Coronavirus: Key supermarket workers denied bonus

By Carys Betteley
BBC News

  • Published
Busy tills at a UK supermarketImage source, EPA
Image caption,
Supermarkets saw rising demand at the beginning of March when shoppers began to stock up

A major UK supermarket has offered bonuses to its frontline staff - but not those taken on to help during the coronavirus pandemic.

The union GMB described Tesco's decision as "a disgrace" and called on the company to rethink only paying the sum to permanent staff.

A worker, who wished to remain anonymous, said he felt undervalued.

Tesco said it was "very grateful" to its temporary workers and they played a "crucial role" in its business.

The store is paying a 10% bonus on the usual hourly rate between 6 March and 30 May "for going above and beyond" and "in recognition of their incredible effort, and recognising the challenges that lie ahead".

However temporary members of staff taken on to deal with the pandemic will miss out.

Image source, Getty Images
Image caption,
Unions called on Tesco to treat all workers equally

GMB Senior Organiser Mike Payne said: "For an employer to single out a group of workers in this way, during the pandemic, is nothing short of a disgrace.

"Workers are risking their health and the health of their families in answering the call to assist in this pandemic.

"Tesco need to move quickly to rectify the situation."

Wales TUC General Secretary Shavanah Taj said the union was "encouraged" to see employers recognise the hard work of staff but they "must ensure every worker is fairly rewarded for their efforts during this difficult time".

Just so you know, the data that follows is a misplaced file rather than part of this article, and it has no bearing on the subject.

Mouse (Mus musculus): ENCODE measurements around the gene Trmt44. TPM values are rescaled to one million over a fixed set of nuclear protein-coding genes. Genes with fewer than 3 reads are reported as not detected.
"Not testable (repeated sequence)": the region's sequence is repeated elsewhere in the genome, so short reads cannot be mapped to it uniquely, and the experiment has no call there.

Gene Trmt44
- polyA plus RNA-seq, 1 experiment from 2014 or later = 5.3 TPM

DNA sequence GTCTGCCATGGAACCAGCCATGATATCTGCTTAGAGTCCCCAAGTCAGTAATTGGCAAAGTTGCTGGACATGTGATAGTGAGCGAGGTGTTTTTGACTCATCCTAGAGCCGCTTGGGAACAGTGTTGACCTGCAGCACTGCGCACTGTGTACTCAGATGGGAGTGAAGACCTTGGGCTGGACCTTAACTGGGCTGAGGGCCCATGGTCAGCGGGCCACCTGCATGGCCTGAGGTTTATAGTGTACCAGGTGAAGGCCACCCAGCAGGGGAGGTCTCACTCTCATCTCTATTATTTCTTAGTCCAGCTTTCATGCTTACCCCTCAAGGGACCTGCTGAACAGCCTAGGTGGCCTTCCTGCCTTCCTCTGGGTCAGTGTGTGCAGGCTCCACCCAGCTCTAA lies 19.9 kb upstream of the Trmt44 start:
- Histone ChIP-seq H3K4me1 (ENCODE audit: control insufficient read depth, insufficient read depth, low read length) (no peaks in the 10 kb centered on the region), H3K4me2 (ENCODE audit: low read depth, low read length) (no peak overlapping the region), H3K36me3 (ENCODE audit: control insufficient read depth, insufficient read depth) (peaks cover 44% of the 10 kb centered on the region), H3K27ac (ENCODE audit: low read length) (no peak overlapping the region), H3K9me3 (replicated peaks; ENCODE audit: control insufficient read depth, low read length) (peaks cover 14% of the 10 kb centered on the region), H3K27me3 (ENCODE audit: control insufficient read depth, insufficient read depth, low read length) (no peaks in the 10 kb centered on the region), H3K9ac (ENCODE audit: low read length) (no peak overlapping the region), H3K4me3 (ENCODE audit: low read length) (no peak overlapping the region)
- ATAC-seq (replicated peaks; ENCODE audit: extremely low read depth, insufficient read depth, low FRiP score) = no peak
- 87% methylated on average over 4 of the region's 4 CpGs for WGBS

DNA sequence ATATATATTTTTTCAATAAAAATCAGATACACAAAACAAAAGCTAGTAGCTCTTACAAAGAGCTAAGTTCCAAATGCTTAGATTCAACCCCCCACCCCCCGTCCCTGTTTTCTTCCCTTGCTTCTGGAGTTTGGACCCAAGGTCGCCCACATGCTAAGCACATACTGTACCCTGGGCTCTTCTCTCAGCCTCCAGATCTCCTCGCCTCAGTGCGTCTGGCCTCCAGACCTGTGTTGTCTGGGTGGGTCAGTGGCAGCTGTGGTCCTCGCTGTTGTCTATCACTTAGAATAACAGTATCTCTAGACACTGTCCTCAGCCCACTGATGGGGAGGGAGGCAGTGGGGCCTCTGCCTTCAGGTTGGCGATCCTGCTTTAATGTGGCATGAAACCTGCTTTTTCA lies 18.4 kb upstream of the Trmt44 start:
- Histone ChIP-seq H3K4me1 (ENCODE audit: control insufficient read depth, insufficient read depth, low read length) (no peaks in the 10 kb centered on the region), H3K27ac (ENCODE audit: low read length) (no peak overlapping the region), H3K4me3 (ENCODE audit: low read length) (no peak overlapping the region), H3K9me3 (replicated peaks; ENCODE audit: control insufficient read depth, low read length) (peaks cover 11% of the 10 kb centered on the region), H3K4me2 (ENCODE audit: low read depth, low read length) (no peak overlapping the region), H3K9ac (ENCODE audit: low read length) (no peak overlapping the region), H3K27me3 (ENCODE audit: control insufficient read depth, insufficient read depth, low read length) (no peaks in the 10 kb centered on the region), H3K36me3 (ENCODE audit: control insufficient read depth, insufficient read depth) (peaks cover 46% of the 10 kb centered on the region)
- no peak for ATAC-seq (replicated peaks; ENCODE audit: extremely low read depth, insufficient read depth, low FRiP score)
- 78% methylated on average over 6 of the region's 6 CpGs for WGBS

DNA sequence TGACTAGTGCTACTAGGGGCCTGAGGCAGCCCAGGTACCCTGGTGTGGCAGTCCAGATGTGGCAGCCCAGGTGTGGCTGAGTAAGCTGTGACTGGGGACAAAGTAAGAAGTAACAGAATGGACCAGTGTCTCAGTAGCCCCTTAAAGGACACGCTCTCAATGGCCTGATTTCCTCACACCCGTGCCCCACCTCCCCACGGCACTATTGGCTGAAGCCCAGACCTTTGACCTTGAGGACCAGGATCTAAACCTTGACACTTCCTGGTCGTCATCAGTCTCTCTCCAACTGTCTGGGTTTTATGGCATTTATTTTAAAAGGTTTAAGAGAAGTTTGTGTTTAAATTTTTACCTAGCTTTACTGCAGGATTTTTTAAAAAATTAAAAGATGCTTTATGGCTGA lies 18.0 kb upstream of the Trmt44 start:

'Unequal treatment'

A man taken on to work in a south Wales store to deal with increased demand during the pandemic said he was among those missing out.

"We have done the same if not more work than most of the full-time staff," he said.

"We are working night shifts mostly, for £8.72 per hour plus an extra pound or so per hour for the night shift.

"It may not seem like a lot of money to some having an extra 10% on top of what you have earned, but I look on it as a thank you for your hard work, commitment and time.

"We are not being treated as equal... I don't see why we should be treated any different."

He added the job was taking its toll on some colleagues.

"I have seen quite a few of the people taken on having quit the job because it is so demanding and such hard work."

A Tesco spokeswoman said: "Our temporary colleagues continue to play a crucial role in our business, ensuring customers can get the food and essentials they need in store and through our home delivery service.

"We are very grateful to them, and to all our colleagues, for their continued contribution during this unprecedented time."

What are other supermarkets doing?

Sainsbury's said it was paying an extra 10% to permanent - and temporary - colleagues between 8 March and 5 April as a "small thank you for all their efforts", describing staff's commitment as "extraordinary".

Co-op's bonus of an extra week's pay will be awarded to anyone, temporary or permanent, who was in employment on 13 March when the scheme was initiated.

At Asda, everyone is eligible for an extra week's pay as long as they have served their 12-week probationary period by the time the bonus is paid in June.

Marks and Spencer said rather than making temporary hires it had transferred colleagues from other departments to support food, but all would be eligible for the 15% bonus.

Morrisons said its frontline supermarket staff would receive a threefold increase in bonus from last year, which would be 6% of the entire year's pay for the next 12 months rather than a few weeks. The store said both permanent and temporary colleagues will be eligible.

All Aldi store and distribution staff will receive a 10% bonus on hours worked between 9 March and the end of April, and Lidl workers across the business are being given a £150 voucher.

Waitrose is paying its non-managerial and first-level management partners £25 for each week worked in May and June.